Monster, Inc. (CAUTION: plot and narrative twists--which aren't all that much and anyway aren't the heart of the film--to be discussed in explicit detail!) Hard to believe Hayao Miyazaki's My Neighbor Totoro was seen as a too-risky project, and had to be double-featured in its original commercial run with Isao Takahata's Grave of the Fireflies, an adaptation of a well-known World War 2 short story. Both made a modest profit (the former earning $6.1 million in Japan and Europe according to Wikipedia) but Totoro went on to become a family favorite, earning $265 million home video sales in Japan and the USA (again according to Wiki--sometimes you wonder at their figures). Totoro has since grown into a small but persistent cultural phenomenon: Studio Ghibli (which produced the film) adopted the creature as its corporate logo; a Japanese astronomer named an asteroid 10160 Totoro; biologists have dubbed a Vietnamese velvet worm Eoperipatus totoro; and I've spotted stuffed toys being sold in Rotterdam stores. Totoro is considered a family-friendly delight, purest sunshine and cheer. Some fans though make the case that the picture is darker than it seems, that despite the animator's reputation for creating epic adventures like Nausicaa of the Valley of the Wind and Princess Mononoke this little production is his true masterpiece.
Michael Almereyda's Marjorie Prime (2017) adapts Jordan Harrison's Pulitzer-nominated play to the big screen in a small way and it's marvelous. Eighty-five year old Marjorie (Lois Smith, who played the role in two previous stage productions) suffers the initial symptoms of Alzheimer's; to help her deal with the memory loss her daughter Tess (Geena Davis) and son-in-law Jon (Tim Robbins) have installed a 'Prime'--a hologram-projected artificial intelligence--representing Marjorie's husband Walter (Jon Hamm) when he was a relatively young forty to talk to Marjorie, record her stories, remind her of any memories she might have forgotten, keep her company, give her all-around emotional support.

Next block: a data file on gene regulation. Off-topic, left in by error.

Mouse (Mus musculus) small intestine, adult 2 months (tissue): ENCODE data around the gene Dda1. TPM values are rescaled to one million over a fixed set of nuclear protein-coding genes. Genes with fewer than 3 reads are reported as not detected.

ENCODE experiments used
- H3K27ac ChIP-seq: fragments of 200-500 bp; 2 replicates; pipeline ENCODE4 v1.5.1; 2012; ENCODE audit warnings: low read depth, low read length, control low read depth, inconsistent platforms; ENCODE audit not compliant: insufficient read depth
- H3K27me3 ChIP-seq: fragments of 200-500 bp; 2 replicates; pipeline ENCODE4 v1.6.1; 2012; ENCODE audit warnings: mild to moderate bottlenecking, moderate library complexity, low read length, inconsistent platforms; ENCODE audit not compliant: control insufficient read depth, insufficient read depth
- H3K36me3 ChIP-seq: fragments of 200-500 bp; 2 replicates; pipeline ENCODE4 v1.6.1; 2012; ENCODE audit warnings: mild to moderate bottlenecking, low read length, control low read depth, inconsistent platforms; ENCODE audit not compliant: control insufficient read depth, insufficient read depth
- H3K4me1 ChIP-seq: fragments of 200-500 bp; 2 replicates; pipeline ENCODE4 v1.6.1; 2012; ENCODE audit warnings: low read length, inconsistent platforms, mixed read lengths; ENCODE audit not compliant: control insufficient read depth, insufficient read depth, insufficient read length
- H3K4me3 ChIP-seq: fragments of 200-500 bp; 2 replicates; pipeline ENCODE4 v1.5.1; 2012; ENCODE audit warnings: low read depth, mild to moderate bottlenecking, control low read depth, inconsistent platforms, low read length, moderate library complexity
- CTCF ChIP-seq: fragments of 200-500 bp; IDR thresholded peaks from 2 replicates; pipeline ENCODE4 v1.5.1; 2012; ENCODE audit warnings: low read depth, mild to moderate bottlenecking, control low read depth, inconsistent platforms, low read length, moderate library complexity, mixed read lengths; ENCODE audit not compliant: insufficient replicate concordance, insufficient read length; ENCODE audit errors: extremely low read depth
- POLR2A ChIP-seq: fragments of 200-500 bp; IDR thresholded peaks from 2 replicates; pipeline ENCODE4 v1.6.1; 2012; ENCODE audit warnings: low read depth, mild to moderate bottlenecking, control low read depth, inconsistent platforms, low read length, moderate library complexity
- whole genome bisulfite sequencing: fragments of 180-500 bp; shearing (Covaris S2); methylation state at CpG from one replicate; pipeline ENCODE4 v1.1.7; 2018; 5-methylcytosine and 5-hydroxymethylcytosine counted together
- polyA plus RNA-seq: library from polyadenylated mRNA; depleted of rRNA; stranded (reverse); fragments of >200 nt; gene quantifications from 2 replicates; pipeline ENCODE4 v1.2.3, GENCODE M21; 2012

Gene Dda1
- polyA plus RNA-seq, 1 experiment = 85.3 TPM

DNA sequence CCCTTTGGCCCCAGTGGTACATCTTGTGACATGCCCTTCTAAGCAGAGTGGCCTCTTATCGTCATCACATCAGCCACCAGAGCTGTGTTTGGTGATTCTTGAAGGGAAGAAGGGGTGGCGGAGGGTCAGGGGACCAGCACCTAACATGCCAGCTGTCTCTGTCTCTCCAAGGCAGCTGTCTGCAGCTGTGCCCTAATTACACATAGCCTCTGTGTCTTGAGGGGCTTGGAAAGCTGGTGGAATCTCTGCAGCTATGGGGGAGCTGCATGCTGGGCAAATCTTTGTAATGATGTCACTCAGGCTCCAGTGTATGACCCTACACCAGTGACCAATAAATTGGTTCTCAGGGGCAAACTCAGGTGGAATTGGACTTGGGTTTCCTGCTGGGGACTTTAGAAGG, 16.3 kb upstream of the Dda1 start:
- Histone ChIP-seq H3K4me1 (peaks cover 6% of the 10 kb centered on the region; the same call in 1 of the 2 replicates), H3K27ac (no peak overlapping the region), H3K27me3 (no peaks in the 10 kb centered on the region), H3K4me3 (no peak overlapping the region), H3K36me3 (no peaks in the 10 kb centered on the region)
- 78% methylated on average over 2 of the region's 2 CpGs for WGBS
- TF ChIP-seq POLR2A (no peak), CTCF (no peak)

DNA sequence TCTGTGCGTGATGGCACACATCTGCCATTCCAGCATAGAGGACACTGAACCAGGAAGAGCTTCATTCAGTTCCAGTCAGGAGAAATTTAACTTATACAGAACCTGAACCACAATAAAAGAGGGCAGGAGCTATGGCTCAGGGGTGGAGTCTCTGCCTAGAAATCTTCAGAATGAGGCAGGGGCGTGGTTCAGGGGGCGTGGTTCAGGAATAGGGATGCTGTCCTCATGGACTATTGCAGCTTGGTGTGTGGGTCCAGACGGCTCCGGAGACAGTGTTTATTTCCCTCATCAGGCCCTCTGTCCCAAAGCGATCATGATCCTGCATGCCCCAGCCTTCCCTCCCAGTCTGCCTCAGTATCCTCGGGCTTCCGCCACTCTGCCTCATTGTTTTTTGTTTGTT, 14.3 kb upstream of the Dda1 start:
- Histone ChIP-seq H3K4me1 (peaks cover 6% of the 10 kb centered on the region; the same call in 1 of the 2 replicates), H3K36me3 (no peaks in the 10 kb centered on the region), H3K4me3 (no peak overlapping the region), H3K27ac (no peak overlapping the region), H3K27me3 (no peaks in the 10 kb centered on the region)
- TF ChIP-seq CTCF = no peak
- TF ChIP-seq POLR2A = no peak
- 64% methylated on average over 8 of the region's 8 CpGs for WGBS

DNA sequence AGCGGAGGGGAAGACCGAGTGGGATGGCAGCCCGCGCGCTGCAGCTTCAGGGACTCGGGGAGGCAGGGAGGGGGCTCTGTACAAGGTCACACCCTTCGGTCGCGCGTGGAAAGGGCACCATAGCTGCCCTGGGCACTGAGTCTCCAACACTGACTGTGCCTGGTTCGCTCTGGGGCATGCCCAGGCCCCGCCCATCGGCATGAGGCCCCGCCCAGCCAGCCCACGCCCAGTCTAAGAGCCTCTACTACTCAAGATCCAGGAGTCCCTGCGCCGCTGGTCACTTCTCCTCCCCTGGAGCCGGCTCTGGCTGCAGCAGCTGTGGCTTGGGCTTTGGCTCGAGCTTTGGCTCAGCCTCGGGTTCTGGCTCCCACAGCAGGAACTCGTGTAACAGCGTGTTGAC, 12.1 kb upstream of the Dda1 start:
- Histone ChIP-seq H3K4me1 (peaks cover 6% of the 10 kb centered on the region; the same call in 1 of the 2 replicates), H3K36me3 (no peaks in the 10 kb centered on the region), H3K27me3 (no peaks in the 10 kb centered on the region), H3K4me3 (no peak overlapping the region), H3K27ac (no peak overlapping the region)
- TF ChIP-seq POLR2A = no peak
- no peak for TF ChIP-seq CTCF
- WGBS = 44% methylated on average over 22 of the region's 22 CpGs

(Warning: narrative details and plot twists explicitly discussed)
Fantasy double feature: Akira Kurosawa's I Live in Fear (1955) and Roberto Rossellini's Europa '51 (1952) both ask the question: how should we deal with the man who holds extreme views on life? Humor him or condemn him? Or--unsettling thought--listen to what he has to say?
Back in the mid-90s found myself hooked on a particularly intense habit: Johnnie To movies. I'd seen A Hero Never Dies and The Barefoot Kid (his one period martial-arts film) had been digging through various DVDs ever since, hoping to find more.